Government Okays Rolling Back Protections for Endangered Steller Sea Lions
More Fishing Allowed Despite Continued Declines in Population
Press Release Date: April 2, 2014
Dustin Cranor, APR | email: firstname.lastname@example.org | tel: 954.348.1314
Today, the National Marine Fisheries Service released a Biological Opinion that would allow necessary protections for the endangered Western Population of Steller sea lions to be rolled back significantly. The agency’s Opinion approves an action proposed by the North Pacific Fishery Management Council that would allow additional fishing in areas in which the population of Steller sea lions continues to decline. It would also authorize fishing for pollock in areas of designated critical habitat that have been closed for more than a decade. The approval represents a sharp departure from the agency’s analysis less than four years ago, which determined that additional protections were necessary.
Susan Murray, Oceana’s Deputy Vice President, Pacific, issued the following statement in response to the release of the Biological Opinion:
“Today’s decision is a clear statement from the National Marine Fisheries Service that large-scale industrial fishing is more important than stewardship, science, and sustainable fisheries. The conclusion is inconsistent with decades of scientific analysis, court decisions, and the government’s commitment to ecosystem-based management. Oceana has supported the government, including in court, as it has taken necessary steps to protect Steller sea lions. We cannot and will not support today’s unwise decision.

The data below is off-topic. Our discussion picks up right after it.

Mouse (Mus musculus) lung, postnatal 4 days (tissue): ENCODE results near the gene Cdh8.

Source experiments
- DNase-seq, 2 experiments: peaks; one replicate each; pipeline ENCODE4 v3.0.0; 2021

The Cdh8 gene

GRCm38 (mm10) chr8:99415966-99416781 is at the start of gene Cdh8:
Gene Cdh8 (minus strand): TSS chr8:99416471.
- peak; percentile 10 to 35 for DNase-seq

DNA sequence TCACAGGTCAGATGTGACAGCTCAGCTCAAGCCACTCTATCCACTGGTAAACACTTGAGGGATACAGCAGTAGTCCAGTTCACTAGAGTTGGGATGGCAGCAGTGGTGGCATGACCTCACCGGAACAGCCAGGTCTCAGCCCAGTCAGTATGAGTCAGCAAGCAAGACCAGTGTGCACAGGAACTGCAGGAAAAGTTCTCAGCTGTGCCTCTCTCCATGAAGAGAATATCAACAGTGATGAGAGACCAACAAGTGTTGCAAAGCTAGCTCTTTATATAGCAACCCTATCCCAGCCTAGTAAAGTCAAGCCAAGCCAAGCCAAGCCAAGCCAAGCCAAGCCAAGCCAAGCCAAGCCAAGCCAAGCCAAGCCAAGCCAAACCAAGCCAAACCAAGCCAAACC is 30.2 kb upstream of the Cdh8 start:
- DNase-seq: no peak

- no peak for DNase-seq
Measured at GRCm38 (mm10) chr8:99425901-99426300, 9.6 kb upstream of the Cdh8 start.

For decades, there was large scale shooting of Steller sea lions, and now fisheries are competing with them for prey. The Western Population of Steller sea lions has declined by more than 80 percent, and sharp declines continue in the western Aleutian Islands. In the more than 20 years since the Western Population was first protected under the Endangered Species Act, steps have been taken to reduce competition with fisheries. Now, just as we were seeing progress, the agency has taken a huge step backwards. The law, best science, and the agency’s stewardship obligations demand precautionary steps, not reckless actions like this one.”
The Biological Opinion can be found here: http://alaskafisheries.noaa.gov/newsreleases/2014/ssl040214.htm